Saving For Retirement

Framework for Finding the Right Fit

By Nathan Fisher

Retirement plans can be a crucial tool for small businesses looking to recruit and retain talent. A recent survey by the U.S. Government Accountability Office found that only about 14 percent of small businesses offer retirement plans to employees. However, that number is growing, with more and more realizing 401(k) plans are a great recruitment tool, and technology making it easier and easier for smaller businesses to offer the same benefits large corporations do. This figure may seem startling to many but I’ve had numerous conversations with small business owners and it makes perfect sense to me.

The fact is that many small business owners just don’t have the time to devote to retirement plans—running their business is hard enough. Additionally, many of the tools and solutions can be confusing to understand and what works for larger businesses do not necessarily work for smaller businesses. This is why at Fisher Investments 401(k) Solutions, we developed our own framework called R.E.T.I.R.E™ that we can walk small business owners and managers through, which makes navigating retirement plans less daunting.  Here’s how it works:

R – Resources to Help People Prepare for Retirement.

You need to make sure that your plan includes sufficient resources to help people benefit from what you are offering. Employees are often scared and confused by retirement, which can cause them to avoid talking about it. To help employees find the most suitable plan for their specific needs, small business retirement plans should offer personalized help like enrollment meetings and 1:1 sessions. Unfortunately, while many plans are set up to help the small business owner in my experience, employees typically do not receive the same resources.

E – Engagement.

One of the major reasons small businesses want to offer retirement plans is to attract and retain employees. So if plan participation is too low, then it’s a problem. As mentioned, many employees may find plans confusing or scary, which is why it’s important to ensure you have the right resources for the plan. However, there are a number of different factors that can influence engagement. First, studies show people view their future selves as strangers. This phenomenon has a huge impact on how people think about and make decisions that will affect them in the future — like retirement. In order to cross this hurdle you have to create ways for people to empathize with their future selves. The other way you can create broader employee engagement is through peer influence. Like in fashion, what you need is to find those trendsetters – the people in the office that can become evangelists for retirement planning.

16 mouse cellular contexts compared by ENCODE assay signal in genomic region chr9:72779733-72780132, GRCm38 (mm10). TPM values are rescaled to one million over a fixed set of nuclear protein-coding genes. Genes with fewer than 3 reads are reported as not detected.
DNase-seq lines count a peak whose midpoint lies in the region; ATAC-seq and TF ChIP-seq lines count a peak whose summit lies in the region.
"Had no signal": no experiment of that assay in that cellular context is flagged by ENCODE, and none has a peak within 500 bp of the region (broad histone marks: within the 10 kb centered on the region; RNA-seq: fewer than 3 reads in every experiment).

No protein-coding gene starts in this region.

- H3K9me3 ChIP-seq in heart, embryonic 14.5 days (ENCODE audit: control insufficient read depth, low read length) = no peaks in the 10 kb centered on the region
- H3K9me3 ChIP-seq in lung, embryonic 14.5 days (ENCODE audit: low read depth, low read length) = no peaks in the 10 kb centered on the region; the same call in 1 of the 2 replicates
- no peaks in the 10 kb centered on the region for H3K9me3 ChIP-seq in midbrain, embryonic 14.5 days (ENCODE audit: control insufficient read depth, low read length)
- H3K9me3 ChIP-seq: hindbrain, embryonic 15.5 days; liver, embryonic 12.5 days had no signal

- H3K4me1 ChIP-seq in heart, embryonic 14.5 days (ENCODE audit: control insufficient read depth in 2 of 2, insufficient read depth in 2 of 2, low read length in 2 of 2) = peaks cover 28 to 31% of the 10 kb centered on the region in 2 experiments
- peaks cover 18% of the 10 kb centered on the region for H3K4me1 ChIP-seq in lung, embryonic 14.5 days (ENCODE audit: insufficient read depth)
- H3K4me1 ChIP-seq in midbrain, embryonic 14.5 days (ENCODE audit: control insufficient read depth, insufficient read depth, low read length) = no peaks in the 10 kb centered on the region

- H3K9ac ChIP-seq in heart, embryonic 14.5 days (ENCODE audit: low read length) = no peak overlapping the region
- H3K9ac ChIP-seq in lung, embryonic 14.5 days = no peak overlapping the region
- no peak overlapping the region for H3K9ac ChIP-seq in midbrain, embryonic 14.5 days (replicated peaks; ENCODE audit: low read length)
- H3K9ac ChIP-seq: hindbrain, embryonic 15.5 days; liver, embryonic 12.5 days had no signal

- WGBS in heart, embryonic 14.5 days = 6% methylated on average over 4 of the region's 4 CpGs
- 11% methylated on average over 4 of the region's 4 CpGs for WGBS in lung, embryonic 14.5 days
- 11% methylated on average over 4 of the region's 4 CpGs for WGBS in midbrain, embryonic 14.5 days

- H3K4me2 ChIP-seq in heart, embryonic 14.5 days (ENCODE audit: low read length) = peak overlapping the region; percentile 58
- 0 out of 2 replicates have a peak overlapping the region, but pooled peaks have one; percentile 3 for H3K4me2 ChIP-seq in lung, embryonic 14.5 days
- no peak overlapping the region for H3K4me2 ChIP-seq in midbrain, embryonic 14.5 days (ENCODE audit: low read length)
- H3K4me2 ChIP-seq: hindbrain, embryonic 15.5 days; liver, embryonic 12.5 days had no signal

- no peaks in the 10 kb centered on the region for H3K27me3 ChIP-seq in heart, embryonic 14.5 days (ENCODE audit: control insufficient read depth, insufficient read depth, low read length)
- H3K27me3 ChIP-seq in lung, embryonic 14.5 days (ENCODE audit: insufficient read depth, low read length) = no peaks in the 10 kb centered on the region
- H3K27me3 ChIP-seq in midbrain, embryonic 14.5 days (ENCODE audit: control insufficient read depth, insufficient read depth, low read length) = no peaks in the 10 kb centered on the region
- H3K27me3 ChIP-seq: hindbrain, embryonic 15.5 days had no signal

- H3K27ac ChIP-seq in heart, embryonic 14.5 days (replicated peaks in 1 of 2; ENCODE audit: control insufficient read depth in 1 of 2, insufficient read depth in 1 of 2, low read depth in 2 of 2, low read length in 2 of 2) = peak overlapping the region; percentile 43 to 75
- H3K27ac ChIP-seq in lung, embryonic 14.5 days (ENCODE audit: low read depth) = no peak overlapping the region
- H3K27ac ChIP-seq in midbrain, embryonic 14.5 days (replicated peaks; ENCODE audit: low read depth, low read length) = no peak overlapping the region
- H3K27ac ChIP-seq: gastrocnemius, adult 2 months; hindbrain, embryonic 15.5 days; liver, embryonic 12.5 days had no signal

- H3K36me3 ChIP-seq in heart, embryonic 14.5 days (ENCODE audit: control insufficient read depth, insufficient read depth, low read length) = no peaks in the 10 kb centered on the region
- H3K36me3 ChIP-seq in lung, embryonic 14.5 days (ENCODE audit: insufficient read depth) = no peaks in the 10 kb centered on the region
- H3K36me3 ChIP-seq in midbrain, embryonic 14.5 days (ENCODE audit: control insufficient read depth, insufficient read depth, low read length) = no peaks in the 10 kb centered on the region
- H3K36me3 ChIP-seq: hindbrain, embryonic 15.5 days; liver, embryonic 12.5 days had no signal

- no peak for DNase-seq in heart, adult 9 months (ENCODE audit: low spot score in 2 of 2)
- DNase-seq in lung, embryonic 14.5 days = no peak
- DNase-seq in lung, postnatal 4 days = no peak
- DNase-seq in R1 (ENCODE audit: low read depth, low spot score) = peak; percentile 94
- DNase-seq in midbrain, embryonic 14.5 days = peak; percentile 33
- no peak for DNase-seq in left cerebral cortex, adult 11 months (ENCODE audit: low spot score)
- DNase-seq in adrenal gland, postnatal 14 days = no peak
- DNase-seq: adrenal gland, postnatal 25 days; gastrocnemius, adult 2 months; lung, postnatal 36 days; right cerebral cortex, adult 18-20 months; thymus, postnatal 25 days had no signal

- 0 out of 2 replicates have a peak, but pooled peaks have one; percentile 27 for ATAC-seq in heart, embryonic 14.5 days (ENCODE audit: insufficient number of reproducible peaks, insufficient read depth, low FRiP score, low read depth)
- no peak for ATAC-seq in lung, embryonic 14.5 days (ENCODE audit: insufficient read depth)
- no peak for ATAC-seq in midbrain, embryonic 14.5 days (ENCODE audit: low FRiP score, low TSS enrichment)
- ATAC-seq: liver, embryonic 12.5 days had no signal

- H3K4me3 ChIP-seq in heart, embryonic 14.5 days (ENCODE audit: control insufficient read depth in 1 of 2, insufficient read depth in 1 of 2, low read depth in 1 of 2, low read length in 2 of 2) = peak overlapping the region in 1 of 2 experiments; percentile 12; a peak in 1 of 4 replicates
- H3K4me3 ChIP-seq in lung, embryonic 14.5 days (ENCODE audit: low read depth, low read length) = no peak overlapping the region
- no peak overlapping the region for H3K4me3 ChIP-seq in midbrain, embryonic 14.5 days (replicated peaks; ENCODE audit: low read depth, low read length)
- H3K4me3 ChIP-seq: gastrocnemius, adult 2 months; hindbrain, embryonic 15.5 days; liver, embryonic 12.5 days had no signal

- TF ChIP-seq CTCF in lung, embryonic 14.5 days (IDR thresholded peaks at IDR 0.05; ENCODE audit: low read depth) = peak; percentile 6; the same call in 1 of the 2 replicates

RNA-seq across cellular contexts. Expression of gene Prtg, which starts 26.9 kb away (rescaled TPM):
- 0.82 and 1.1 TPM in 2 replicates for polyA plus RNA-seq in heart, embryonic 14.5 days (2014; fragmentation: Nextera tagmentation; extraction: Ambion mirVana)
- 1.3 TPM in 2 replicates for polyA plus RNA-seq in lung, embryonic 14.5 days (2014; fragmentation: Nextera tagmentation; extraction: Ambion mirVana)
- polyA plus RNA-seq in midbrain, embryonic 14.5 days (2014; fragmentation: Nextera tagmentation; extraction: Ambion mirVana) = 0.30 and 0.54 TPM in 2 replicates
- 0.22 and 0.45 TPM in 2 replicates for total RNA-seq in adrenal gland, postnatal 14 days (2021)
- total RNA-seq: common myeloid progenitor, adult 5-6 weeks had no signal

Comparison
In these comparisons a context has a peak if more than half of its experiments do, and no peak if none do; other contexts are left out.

T – Tracking Individuals Toward Retirement Readiness.

Many times employees only save up to the matching contribution, oftentimes anywhere from zero to six percent. Unfortunately, this is not enough to replace their income in retirement. So although every little bit helps, I believe employees should be putting closer to 10 percent of their salary toward retirement, and depending on their age and how much they’ve already saved, possibly even more. Employees can use resources like the gap analysis or retirement calculators once every other year to re-calibrate their savings rate to help them track toward true retirement readiness. The key to proper tracking, oftentimes, is helping workers budget, so they have savings to put into the plan.

I – Investment Solutions for Different Types of Investors.

People don’t have the same dreams for retirement so there can never be a one-size-fits-all retirement plan. Small business owners need to look for providers that allow participants to create tailored investment solutions based on their goals, level of interest in investing and budget. The majority of employees will likely end up in a target date fund and, or, a managed account solution. I believe that these types of investment solutions work better for most people in the long run compared to individuals making choices based on what they hear in the news regarding factors such as market trends and global politics.

R – Removing Conflicts of Interest.

This is a major problem for small business owners and luckily something that is starting to get more attention. Business owners need to make sure that their providers are disclosing any conflicts of interest.  For example, the practice of paying sales commissions is a big problem in small plans. That issue can be resolved by charging a flat fee that is simple and transparent.

E – Expenses: Keep Fees Reasonable.

It’s important for fees to be reasonable, as they can take quite a chunk out of someone’s retirement savings over time. What may seem reasonable in one year may not actually be reasonable over a 30 year period. Business owners need to make sure they are selecting plans that are manageable for employees both in the short-term and the long-term.

A retirement plan not only allows both employees and small business owners to save for retirement, but it also helps companies attract and retain the workers that will ultimately help their businesses grow. The more informed owners are about their plans, the better able they are to manage them in the best interest of their participants and realize their full contribution to their business.

Nathan Fisher is the managing director and head of 401(k) solutions for Fisher Investments.